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Human-Elephant Conflict

Many forest edge communities we support experience conflict with Critically Endangered Sumatran elephants. Sumatran elephants (Elephas maximus sumatranus) have lost over 70% of their habitat and half their population in one generation, forcing them into smaller fragments of forest and into conflict and competition with humans. Elephants in Southeast Asia frequently crop-raid and are often poisoned or shot in retaliation. We work with the International Elephant Project's team of elephant conflict specialists, to assess our most affected communities and provide long term recommendations for the mitigation and ultimately prevention of further human-elephant conflict, keeping both elephants and people safe. Our rangers frequently support land owners by safely driving elephants back into the forest from community land. They also provide non-lethal deterrents to discourage elephants coming into the community, helping to avoid damage to crops and dwellings. More recently, the team have been involved in data collection to assist the Sumatran Elephant Project with a population census of elephants in North Sumatra. Very little is known about this species here and Sumatran Ranger Project regularly monitors a relic herd that we are happy to report is breeding.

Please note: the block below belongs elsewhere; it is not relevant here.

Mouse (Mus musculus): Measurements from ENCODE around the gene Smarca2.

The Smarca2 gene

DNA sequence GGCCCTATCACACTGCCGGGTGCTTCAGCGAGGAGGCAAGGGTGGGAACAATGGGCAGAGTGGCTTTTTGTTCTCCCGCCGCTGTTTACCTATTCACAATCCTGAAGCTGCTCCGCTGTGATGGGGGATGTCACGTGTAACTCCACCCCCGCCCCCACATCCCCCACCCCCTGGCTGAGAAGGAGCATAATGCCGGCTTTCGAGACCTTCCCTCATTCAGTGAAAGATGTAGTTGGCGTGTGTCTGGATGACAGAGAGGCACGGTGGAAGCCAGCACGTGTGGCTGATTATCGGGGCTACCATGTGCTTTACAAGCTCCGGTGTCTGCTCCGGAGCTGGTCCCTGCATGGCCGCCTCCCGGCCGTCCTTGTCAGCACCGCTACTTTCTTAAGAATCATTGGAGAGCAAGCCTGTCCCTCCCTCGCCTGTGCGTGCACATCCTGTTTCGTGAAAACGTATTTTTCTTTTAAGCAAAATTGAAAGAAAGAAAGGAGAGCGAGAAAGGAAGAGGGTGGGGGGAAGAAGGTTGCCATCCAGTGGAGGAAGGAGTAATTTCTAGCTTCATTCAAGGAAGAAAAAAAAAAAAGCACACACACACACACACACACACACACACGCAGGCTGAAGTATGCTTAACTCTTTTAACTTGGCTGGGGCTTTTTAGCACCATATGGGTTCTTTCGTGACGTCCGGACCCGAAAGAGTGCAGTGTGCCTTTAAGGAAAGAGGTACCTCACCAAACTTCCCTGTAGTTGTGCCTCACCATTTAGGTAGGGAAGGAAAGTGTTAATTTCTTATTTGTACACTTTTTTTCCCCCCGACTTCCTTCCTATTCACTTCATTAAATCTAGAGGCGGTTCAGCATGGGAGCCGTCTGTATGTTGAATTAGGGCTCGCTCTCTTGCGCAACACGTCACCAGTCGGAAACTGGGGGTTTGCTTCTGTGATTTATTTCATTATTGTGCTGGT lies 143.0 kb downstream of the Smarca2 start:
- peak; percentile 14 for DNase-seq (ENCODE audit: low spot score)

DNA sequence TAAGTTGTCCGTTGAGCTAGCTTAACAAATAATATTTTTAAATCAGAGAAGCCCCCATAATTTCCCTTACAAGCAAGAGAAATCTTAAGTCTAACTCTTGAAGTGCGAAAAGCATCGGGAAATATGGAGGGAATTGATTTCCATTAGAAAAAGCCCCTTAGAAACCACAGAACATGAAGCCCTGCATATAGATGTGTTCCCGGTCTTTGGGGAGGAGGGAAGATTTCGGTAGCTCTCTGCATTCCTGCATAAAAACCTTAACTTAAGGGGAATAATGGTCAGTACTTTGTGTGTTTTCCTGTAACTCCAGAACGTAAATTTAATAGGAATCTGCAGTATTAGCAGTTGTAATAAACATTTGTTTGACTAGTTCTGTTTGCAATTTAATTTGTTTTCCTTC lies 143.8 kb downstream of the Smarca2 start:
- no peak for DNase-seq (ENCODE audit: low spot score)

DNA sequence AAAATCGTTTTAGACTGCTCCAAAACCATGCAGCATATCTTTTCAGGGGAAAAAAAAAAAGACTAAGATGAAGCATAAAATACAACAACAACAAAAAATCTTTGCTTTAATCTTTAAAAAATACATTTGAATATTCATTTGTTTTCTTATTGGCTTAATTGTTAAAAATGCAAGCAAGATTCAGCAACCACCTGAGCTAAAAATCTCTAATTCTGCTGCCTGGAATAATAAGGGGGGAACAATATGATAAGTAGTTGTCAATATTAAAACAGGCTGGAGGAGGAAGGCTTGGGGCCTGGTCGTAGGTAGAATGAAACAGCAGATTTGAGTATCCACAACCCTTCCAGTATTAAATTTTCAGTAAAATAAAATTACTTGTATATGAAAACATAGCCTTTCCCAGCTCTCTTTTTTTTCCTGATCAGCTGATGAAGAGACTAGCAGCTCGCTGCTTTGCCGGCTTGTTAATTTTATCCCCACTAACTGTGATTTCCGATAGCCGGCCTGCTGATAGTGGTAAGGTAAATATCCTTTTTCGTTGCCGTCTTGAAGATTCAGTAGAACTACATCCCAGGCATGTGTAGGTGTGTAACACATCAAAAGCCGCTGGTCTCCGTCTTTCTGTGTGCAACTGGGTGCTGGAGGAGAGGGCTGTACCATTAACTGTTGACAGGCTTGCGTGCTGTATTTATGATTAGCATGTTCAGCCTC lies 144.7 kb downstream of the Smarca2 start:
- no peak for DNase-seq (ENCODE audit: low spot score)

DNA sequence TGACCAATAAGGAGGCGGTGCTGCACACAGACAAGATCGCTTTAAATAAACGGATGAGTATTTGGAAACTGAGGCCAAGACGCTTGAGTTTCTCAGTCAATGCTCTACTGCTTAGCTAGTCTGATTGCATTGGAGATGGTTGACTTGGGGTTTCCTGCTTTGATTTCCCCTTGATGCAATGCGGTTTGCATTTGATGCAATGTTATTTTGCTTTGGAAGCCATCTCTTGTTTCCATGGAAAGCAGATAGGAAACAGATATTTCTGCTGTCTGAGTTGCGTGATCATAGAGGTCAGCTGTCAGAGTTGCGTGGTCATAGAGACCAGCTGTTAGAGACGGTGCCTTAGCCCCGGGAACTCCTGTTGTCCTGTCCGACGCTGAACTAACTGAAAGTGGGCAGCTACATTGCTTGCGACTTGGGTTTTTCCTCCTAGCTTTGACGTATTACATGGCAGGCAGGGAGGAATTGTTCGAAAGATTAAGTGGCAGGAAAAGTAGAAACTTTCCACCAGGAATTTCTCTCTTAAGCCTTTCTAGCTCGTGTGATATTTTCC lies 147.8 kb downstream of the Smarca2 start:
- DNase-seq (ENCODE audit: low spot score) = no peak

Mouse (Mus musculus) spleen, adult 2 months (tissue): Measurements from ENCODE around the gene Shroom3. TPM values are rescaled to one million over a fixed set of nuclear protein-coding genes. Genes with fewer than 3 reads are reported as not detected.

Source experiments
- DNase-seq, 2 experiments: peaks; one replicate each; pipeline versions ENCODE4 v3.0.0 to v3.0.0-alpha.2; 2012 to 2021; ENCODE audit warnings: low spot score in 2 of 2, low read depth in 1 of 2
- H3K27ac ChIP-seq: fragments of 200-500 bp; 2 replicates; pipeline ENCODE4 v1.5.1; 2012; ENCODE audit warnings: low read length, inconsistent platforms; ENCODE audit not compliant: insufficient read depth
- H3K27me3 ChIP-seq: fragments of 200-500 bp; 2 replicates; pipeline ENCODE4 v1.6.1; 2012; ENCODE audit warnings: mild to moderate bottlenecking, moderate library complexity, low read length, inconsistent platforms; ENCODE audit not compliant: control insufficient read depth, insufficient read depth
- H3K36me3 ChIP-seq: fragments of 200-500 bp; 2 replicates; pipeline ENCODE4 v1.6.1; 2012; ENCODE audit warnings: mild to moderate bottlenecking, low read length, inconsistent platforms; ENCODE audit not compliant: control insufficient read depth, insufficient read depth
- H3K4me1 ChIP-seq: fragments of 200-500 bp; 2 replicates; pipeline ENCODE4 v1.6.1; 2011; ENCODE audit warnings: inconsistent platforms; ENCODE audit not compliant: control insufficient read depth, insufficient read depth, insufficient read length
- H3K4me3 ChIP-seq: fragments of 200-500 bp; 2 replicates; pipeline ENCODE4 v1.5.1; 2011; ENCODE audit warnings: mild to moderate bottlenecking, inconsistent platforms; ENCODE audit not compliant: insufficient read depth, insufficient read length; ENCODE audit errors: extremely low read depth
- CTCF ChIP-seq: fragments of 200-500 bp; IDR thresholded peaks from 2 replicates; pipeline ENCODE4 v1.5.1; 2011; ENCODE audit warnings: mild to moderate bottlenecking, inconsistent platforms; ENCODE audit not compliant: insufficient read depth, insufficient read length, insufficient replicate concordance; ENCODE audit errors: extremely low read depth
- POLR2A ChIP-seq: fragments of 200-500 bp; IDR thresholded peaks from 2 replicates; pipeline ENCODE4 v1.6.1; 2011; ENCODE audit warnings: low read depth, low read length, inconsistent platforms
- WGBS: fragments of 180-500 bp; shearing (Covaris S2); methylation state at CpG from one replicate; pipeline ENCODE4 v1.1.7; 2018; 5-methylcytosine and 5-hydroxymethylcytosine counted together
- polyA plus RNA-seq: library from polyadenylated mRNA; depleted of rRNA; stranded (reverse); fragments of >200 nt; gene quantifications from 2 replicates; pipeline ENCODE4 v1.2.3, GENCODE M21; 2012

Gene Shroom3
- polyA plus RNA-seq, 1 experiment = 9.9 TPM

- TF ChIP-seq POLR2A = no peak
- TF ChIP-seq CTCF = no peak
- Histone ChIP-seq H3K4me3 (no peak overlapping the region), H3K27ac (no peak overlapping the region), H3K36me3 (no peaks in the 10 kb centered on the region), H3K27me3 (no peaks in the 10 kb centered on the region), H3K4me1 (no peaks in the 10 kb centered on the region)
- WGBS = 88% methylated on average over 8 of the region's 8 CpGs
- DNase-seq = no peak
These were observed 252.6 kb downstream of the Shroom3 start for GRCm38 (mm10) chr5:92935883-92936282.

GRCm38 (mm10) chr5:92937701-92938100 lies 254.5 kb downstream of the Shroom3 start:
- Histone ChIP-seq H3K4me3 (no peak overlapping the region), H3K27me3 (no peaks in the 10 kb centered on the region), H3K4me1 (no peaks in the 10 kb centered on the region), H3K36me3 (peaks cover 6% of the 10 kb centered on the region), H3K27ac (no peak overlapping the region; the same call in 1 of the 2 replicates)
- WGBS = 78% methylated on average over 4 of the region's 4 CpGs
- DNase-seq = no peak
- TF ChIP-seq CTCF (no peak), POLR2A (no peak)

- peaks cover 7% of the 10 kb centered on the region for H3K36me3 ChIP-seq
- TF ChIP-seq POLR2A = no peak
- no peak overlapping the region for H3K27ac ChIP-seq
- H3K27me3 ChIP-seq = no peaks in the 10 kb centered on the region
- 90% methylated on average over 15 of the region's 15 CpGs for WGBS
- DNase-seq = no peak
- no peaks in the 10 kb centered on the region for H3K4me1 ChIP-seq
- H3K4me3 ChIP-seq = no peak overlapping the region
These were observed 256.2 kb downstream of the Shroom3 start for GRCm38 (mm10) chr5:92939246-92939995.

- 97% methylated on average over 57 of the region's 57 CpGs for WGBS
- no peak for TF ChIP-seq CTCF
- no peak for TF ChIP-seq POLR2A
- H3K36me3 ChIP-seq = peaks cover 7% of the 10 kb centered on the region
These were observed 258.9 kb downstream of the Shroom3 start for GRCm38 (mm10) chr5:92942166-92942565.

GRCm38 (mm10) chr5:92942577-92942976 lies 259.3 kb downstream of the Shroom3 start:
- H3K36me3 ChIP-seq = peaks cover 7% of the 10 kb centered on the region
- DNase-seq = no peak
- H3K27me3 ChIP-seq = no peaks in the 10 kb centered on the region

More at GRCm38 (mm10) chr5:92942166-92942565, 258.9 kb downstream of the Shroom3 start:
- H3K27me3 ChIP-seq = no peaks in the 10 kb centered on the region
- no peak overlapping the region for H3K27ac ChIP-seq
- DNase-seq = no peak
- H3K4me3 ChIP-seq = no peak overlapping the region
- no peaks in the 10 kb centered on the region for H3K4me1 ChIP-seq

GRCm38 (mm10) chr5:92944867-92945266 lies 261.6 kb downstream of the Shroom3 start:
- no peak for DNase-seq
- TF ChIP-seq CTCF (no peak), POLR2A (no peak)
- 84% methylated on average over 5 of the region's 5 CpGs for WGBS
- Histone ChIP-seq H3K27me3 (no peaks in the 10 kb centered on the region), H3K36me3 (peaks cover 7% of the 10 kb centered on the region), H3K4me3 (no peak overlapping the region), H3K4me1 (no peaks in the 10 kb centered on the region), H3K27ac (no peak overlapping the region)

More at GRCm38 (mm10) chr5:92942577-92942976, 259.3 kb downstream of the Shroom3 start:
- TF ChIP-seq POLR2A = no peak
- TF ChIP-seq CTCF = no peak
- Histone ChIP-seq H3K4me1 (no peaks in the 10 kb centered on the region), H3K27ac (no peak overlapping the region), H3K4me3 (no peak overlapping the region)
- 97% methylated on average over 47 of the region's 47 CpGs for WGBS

SRP regularly responds to requests for assistance from forest edge communities to move elephants away from their gardens. SRP recently cleared a 20km elephant monitoring trail to enable safe and efficient access to several areas where elephants frequent. The team use drones, motorbikes and foot patrols to detect elephants and move them safely away from communities. 

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